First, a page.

When someone has their idea of what humanity is, and how it derived, it is common for a person to defend those issues, since their own idea of philosophy and self recognition is at steak. It is like I speak out acid against another. You have seen how creatures fight for survival, they have no sympathy for their prey, we are like that with our reasoning and words.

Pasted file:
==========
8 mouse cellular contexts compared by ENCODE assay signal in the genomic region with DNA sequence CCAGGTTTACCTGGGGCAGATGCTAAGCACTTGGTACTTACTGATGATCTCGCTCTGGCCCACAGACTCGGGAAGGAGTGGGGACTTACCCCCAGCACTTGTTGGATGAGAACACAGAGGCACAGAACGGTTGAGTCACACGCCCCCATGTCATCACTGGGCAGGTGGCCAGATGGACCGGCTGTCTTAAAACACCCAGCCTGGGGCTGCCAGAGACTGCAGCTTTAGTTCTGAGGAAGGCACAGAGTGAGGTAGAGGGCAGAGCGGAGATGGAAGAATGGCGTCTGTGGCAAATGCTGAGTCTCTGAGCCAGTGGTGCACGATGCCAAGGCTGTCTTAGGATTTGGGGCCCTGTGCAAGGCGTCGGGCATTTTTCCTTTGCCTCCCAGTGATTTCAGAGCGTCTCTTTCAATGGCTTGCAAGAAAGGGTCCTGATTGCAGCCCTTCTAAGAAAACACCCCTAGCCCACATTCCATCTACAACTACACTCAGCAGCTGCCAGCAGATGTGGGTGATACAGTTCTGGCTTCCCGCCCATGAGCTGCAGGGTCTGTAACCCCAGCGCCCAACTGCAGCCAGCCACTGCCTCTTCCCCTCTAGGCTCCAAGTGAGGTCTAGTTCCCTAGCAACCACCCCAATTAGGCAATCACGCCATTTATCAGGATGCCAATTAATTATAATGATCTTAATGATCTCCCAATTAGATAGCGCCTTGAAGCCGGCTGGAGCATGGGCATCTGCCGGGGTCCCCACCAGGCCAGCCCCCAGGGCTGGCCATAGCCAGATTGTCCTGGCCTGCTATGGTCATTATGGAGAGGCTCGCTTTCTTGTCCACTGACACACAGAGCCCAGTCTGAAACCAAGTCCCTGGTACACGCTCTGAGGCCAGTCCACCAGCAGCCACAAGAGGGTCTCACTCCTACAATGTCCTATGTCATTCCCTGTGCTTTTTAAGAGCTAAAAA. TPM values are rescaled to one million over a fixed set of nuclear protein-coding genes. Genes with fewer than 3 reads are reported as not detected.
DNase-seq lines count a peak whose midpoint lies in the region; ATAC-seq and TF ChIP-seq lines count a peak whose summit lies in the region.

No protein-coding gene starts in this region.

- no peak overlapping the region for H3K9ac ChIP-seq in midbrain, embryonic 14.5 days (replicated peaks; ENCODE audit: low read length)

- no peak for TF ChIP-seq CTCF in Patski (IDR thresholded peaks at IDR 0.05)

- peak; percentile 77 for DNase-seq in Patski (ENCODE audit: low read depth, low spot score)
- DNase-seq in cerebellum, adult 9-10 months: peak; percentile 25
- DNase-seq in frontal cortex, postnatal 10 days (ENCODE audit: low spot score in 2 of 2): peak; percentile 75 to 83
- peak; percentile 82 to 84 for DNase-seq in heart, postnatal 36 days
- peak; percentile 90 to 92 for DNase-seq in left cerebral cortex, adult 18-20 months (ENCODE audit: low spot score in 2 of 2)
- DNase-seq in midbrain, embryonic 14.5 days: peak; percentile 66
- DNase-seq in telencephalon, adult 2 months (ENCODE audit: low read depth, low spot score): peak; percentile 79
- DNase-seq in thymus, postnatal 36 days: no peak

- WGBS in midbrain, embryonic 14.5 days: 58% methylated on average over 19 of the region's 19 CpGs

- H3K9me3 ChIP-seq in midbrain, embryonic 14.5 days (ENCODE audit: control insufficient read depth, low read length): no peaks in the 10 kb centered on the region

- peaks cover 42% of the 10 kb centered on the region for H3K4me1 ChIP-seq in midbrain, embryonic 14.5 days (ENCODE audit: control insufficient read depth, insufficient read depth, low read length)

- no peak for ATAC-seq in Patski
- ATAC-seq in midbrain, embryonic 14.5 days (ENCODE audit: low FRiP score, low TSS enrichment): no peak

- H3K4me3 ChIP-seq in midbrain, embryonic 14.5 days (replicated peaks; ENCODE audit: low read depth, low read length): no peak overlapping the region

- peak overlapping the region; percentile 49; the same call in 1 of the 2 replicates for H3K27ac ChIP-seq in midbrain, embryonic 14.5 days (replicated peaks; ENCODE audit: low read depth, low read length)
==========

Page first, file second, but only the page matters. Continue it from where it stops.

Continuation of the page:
Even if someone is fundamentally correct, the very thing they are fighting is far better, what else can be done but to die in style? In other words I am saying that even though something is obviously right, not everyone will see it as obvious or right. Rather illogical and wrong. But of course words don't die and so neither does our arguments, but the intensity and horror of survival is just as present. I speak as if I were acid and you were wood. I do not care about what you think, but to kill your arguments, I will listen to what you think. I wish all the beliefs that oppose mine to dissipate and wither. This is natural selection on paper.